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Old Jul 12, 2007, 1:31 PM   #1
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Hi guys.

I've just picked up a 58mm polarizing filter for my S7000 & I'm a little disappointed with it.
From various 'sample' images I've seen, polarizing filters remove the reflection from glass & water.
However after having a play I cannot achive this, I can make a reflection in glass slightly dissaper, but we're talking only very slightly.
What am I doing wrong? Its a Sakar, marked as a 'CPL' I assume this is circular polarizing lens?

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Old Jul 12, 2007, 2:51 PM   #2
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Here are a couple of examples;




as you can see, improves it, but doesn't actually clear it completely

:?:
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Old Jul 12, 2007, 4:42 PM   #3
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Actually what you're showing is a decent improvement. Understand that the "sample" photos you've seen from the manufacturer were set up (lighting/reflection angles) to show the maximum improvement. Those conditions don't always happen in real life.
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Old Jul 12, 2007, 5:59 PM   #4
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Did you rotate the filter to find the best result?
Don't expect too much. Your example is an extreme. The filter will not remove a mirror like reflection. Try removing reflections from the cars paint.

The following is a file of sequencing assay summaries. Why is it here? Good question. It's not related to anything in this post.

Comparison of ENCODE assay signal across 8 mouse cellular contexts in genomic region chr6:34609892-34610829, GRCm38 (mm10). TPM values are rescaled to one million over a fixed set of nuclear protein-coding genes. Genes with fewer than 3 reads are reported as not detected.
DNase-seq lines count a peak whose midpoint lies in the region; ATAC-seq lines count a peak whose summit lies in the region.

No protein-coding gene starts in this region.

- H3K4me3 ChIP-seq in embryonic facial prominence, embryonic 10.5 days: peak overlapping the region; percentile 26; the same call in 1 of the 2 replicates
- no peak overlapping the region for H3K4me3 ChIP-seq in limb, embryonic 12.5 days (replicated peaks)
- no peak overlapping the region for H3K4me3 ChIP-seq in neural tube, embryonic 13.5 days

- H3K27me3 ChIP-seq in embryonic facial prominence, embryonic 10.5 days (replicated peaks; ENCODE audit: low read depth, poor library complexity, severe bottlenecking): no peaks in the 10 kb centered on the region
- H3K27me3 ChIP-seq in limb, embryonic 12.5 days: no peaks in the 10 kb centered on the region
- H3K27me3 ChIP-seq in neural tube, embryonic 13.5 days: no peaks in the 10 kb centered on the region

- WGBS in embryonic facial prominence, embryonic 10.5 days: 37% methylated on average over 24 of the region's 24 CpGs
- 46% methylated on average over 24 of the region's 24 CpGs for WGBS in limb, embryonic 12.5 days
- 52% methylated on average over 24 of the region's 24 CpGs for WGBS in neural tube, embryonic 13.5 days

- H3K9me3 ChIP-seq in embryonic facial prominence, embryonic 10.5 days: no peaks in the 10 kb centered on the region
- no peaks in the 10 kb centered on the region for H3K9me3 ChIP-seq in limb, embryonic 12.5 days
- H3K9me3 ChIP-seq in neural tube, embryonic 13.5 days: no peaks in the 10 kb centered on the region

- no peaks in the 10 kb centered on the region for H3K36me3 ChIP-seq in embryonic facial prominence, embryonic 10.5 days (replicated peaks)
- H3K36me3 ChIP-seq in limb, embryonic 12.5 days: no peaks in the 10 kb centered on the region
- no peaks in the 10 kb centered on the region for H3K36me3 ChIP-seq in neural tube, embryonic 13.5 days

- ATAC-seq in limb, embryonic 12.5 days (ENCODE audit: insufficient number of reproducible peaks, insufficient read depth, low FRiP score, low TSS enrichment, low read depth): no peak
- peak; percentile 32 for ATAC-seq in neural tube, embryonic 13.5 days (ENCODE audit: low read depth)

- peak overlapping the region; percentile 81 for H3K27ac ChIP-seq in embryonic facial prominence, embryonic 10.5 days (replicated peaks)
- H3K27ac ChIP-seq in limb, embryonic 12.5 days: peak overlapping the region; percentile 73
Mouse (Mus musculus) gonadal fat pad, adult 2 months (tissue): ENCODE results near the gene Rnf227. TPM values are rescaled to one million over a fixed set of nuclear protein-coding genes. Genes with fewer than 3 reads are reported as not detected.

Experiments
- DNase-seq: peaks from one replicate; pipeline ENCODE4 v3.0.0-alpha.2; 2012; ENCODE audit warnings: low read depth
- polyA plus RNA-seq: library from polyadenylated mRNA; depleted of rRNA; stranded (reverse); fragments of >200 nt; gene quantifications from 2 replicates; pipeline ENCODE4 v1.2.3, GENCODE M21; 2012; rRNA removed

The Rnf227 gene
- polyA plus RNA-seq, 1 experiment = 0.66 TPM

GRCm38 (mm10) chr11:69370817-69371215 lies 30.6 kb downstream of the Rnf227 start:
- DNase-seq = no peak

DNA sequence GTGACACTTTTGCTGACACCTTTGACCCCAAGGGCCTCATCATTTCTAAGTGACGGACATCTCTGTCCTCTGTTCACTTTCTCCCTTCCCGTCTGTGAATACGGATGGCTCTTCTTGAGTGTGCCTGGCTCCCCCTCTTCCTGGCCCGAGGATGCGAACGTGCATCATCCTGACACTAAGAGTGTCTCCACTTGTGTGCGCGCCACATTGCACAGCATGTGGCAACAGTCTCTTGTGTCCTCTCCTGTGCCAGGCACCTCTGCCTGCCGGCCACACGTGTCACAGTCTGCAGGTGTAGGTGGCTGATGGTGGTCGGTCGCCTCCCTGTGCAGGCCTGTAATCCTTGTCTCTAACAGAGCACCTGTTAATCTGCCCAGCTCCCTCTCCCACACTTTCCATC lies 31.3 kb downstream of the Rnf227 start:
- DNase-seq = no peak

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Old Jul 12, 2007, 6:56 PM   #5
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thanks guys, yup I rotated the filter & those are the to extremes.
I'll try some shots of the car's shine - that'll mean cleaning it! :lol:
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Old Jul 13, 2007, 10:51 AM   #6
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Only when incident light is around 30 degree, your PL can successfully remove most reflection. So, you will need some basicknowledge about PL to use it fully. Please see the Polarizer page of my Panasonic FZ-30 user guide. The use of a polarizer is camera independent.

CK

http://www.cs.mtu.edu/~shene/DigiCam

Nikon Coolpix 950/990/995/2500/4500/5700, Panasonic FZ-10/FZ-30, and Canon A95 User Guides


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Old Aug 3, 2007, 2:16 AM   #7
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There are polarizes and polarizes. I havepol filters fromvarious brands and they all perform differently. Some cut glare/reflection more than others. Usually, Sakar products are not that good. They have cheap converters that are really bad. I'm not familiar with their filters but I'm willing to bet they are not as good as say Hoya or B+W. One of the best polarize filters I have is the Hoya Moose warm pol. The problem is that itincreases saturation too much and you loose about 1 1/2 to 2 fstops. This means you need a lot more light to avoid camera shake (unless you have a tripod or use high a ISO setting, which in turn increases noise). As mentioned, your camera needs to be at a certain angle in relation to the image for maximum results. So, I would first lower the expectations to start up with and thentry a different brand.
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Old Aug 3, 2007, 3:07 AM   #8
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I don't think the actual polarization varies much between brands. Or between circular and linear. What varies is lens quality and coating.

I don't like any type of filter combined with a polarizer. That just confuses the WB on a digital camera. Most color or warming can be done better and with more control in an editor.